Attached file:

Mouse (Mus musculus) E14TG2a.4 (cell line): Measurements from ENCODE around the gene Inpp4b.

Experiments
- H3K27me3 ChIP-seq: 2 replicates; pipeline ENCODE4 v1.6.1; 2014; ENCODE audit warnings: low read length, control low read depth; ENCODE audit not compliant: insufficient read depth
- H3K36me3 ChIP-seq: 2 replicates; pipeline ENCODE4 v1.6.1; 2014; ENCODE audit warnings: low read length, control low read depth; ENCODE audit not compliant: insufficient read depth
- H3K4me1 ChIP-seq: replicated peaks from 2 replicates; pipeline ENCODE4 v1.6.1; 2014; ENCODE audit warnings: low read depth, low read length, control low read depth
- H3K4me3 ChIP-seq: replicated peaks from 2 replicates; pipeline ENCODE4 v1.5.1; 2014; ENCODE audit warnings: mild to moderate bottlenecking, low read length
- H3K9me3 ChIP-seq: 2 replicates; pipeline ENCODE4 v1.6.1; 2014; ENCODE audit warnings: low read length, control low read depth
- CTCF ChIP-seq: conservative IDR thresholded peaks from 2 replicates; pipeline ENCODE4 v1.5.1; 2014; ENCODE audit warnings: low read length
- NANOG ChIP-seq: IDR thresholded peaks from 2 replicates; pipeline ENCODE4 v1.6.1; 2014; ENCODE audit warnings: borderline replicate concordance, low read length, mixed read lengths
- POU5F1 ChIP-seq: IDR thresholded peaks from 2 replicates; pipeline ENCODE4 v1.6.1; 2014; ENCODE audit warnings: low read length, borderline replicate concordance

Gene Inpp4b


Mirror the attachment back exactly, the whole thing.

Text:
Mouse (Mus musculus) E14TG2a.4 (cell line): Measurements from ENCODE around the gene Inpp4b.

Experiments
- H3K27me3 ChIP-seq: 2 replicates; pipeline ENCODE4 v1.6.1; 2014; ENCODE audit warnings: low read length, control low read depth; ENCODE audit not compliant: insufficient read depth
- H3K36me3 ChIP-seq: 2 replicates; pipeline ENCODE4 v1.6.1; 2014; ENCODE audit warnings: low read length, control low read depth; ENCODE audit not compliant: insufficient read depth
- H3K4me1 ChIP-seq: replicated peaks from 2 replicates; pipeline ENCODE4 v1.6.1; 2014; ENCODE audit warnings: low read depth, low read length, control low read depth
- H3K4me3 ChIP-seq: replicated peaks from 2 replicates; pipeline ENCODE4 v1.5.1; 2014; ENCODE audit warnings: mild to moderate bottlenecking, low read length
- H3K9me3 ChIP-seq: 2 replicates; pipeline ENCODE4 v1.6.1; 2014; ENCODE audit warnings: low read length, control low read depth
- CTCF ChIP-seq: conservative IDR thresholded peaks from 2 replicates; pipeline ENCODE4 v1.5.1; 2014; ENCODE audit warnings: low read length
- NANOG ChIP-seq: IDR thresholded peaks from 2 replicates; pipeline ENCODE4 v1.6.1; 2014; ENCODE audit warnings: borderline replicate concordance, low read length, mixed read lengths
- POU5F1 ChIP-seq: IDR thresholded peaks from 2 replicates; pipeline ENCODE4 v1.6.1; 2014; ENCODE audit warnings: low read length, borderline replicate concordance

Gene Inpp4b